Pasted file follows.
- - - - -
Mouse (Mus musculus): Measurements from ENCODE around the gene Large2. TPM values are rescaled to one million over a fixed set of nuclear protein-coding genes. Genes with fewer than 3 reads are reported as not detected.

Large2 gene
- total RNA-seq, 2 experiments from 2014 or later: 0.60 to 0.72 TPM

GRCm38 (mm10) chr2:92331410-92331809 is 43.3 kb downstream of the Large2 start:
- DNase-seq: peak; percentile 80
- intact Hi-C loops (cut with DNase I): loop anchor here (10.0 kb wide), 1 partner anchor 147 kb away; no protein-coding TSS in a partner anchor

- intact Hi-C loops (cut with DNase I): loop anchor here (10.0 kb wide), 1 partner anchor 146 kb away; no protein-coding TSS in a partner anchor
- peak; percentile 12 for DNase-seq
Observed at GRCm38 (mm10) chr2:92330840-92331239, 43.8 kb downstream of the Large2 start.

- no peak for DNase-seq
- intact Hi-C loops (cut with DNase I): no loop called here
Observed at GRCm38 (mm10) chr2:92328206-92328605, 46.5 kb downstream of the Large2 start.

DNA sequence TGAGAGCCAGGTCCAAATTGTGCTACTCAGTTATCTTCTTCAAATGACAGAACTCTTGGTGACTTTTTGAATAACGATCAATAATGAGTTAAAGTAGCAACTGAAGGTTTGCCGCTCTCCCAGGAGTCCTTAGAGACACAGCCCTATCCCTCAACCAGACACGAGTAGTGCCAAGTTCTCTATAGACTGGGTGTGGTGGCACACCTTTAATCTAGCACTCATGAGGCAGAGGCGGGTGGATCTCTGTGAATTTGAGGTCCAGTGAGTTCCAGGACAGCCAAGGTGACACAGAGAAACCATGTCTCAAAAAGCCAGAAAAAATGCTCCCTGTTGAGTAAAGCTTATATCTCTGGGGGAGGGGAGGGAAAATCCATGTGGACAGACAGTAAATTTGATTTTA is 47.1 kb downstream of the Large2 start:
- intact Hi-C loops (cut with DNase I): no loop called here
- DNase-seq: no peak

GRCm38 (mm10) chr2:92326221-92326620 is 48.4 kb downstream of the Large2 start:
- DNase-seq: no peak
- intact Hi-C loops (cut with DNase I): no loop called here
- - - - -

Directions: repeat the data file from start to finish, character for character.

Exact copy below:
Mouse (Mus musculus): Measurements from ENCODE around the gene Large2. TPM values are rescaled to one million over a fixed set of nuclear protein-coding genes. Genes with fewer than 3 reads are reported as not detected.

Large2 gene
- total RNA-seq, 2 experiments from 2014 or later: 0.60 to 0.72 TPM

GRCm38 (mm10) chr2:92331410-92331809 is 43.3 kb downstream of the Large2 start:
- DNase-seq: peak; percentile 80
- intact Hi-C loops (cut with DNase I): loop anchor here (10.0 kb wide), 1 partner anchor 147 kb away; no protein-coding TSS in a partner anchor

- intact Hi-C loops (cut with DNase I): loop anchor here (10.0 kb wide), 1 partner anchor 146 kb away; no protein-coding TSS in a partner anchor
- peak; percentile 12 for DNase-seq
Observed at GRCm38 (mm10) chr2:92330840-92331239, 43.8 kb downstream of the Large2 start.

- no peak for DNase-seq
- intact Hi-C loops (cut with DNase I): no loop called here
Observed at GRCm38 (mm10) chr2:92328206-92328605, 46.5 kb downstream of the Large2 start.

DNA sequence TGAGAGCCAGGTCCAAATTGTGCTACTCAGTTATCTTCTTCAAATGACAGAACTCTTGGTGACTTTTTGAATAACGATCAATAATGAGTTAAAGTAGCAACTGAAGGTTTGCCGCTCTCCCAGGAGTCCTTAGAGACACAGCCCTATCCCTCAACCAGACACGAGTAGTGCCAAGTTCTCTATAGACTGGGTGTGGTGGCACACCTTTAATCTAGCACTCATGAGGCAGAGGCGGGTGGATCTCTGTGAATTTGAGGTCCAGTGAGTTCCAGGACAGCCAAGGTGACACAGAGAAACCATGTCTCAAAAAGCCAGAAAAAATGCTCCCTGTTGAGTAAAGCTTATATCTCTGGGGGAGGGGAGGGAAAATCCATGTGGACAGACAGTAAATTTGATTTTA is 47.1 kb downstream of the Large2 start:
- intact Hi-C loops (cut with DNase I): no loop called here
- DNase-seq: no peak

GRCm38 (mm10) chr2:92326221-92326620 is 48.4 kb downstream of the Large2 start:
- DNase-seq: no peak
- intact Hi-C loops (cut with DNase I): no loop called here